Zimbabwe Prime Minister Morgan Tsvangirai has broken ranks with President Robert Mugabe saying he now wants gay rights enshrined in the country's new constitution.
The remarks in an interview with BBC elicited an immediate rebuke from President Mugabe's Zanu PF party, which said Mr Tsvangirai was going against the tide.
The veteran ruler is known for his hostility towards homosexuals and at one time described them as worse than dogs and pigs.
Last year, the PM came out in support of President Mugabe's stance on gays saying Zimbabwe had more women than men hence there was no need for same sex relationships.
But Mr Tsvangirai told the BBC gay rights were a "human right" that Zimbabwe must strive to respect in the constitution that is being re-written. "It's a very controversial subject in any part of the world," he said.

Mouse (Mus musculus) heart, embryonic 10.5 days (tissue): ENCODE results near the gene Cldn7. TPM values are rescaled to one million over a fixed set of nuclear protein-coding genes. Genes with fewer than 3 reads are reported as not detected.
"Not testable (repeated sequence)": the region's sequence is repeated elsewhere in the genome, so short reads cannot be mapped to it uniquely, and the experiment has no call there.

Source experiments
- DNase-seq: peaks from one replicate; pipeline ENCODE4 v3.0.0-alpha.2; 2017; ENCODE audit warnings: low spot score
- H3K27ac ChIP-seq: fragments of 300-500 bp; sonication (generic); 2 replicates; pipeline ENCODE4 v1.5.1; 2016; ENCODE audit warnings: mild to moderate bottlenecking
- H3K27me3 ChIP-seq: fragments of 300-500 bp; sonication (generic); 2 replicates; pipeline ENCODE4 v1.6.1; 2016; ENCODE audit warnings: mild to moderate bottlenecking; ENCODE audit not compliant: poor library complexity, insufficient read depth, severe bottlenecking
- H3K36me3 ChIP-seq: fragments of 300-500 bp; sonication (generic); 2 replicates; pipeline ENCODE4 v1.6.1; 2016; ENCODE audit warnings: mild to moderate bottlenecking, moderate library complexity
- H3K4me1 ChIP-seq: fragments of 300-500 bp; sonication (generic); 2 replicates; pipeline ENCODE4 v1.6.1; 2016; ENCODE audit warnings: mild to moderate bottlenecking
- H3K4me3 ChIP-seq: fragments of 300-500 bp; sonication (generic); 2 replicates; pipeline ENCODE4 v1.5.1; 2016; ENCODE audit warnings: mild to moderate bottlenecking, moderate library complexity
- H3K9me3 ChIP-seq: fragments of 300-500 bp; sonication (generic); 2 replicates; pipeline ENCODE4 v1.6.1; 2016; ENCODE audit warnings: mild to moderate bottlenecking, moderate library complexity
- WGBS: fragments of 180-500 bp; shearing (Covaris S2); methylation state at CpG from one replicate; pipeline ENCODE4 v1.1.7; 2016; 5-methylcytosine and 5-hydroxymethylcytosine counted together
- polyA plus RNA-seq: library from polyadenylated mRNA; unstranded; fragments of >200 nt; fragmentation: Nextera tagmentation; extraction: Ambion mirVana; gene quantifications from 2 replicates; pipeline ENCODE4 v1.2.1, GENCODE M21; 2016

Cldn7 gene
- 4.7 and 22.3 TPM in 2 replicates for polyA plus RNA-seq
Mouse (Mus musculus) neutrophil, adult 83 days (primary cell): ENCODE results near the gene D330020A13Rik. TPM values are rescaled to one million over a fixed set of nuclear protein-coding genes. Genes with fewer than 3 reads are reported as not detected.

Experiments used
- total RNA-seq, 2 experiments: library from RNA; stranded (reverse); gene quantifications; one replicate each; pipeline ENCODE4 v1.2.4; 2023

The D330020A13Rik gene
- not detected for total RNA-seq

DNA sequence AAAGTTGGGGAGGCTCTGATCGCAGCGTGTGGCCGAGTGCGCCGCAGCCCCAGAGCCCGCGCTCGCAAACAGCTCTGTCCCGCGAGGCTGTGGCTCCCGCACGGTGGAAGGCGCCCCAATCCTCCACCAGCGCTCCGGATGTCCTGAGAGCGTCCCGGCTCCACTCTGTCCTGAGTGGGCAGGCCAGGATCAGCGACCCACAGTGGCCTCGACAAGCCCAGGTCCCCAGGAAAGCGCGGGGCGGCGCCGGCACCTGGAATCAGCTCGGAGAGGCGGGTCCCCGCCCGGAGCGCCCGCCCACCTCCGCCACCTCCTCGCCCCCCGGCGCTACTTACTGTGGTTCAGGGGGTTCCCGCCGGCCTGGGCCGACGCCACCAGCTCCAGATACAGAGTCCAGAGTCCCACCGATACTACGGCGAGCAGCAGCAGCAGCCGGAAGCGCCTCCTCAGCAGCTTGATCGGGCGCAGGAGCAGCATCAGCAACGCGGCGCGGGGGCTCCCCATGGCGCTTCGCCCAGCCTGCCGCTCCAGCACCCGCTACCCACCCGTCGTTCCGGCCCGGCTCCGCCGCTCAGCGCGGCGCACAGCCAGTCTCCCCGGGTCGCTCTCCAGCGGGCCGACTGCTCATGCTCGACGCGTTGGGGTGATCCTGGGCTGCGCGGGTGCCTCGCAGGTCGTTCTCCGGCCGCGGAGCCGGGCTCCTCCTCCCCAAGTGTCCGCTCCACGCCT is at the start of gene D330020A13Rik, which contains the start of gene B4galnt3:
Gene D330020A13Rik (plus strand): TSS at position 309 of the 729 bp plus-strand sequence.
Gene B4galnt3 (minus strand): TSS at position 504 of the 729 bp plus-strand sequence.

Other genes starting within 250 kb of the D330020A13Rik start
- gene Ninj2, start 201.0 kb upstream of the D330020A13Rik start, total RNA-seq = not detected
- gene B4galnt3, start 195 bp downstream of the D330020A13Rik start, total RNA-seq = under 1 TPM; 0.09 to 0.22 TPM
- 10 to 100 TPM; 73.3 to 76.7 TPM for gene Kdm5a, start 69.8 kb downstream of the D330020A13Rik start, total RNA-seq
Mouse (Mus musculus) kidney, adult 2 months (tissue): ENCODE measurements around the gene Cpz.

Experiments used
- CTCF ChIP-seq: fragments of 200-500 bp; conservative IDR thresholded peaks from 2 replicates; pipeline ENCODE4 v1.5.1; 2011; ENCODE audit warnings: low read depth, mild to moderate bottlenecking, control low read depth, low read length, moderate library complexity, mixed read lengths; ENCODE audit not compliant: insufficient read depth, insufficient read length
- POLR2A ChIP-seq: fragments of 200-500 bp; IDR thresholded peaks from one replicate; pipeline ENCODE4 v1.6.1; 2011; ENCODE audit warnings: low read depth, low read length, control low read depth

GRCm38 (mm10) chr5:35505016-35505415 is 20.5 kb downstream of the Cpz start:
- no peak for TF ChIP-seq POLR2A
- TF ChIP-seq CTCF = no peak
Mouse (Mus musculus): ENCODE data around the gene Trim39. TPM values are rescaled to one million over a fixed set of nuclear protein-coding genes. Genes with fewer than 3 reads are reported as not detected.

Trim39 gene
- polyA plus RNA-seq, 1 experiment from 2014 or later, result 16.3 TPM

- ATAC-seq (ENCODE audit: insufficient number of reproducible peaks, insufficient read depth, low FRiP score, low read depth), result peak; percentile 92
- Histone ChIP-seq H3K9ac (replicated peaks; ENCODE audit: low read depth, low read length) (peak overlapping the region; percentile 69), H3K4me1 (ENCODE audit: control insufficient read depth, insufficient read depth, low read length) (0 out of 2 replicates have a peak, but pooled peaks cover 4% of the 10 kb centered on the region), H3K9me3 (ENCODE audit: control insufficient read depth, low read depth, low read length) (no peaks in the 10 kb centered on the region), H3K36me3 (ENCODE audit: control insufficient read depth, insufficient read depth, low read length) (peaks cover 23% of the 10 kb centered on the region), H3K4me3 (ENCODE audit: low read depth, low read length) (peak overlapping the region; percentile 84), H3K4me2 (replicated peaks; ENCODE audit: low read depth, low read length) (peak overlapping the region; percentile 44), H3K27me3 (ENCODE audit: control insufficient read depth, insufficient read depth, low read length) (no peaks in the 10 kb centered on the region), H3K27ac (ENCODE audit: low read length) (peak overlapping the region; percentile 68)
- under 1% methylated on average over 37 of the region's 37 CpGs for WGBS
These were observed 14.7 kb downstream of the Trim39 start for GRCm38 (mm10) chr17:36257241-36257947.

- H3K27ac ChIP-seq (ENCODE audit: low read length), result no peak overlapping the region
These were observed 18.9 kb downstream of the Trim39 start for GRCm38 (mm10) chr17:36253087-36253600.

"My attitude is that I hope the constitution will come out with freedom of sexual orientation, for as long as it does not interfere with anybody."
Zanu PF spokesman Mr Rugare Gumbo told state media that the PM was not in sync with reality on the ground.
"He is misguided and unfortunately he does not understand what is happening in Zimbabwe," he lashed out.
"He thinks Zimbabwe is Europe, this is Africa. He has opposed indigenisation (of the economy) and which black person would support you when you oppose indigenisation."
Zanu PF has been strident in its opposition to the inclusion of gay rights in the new constitution whose adoption will lead to fresh elections.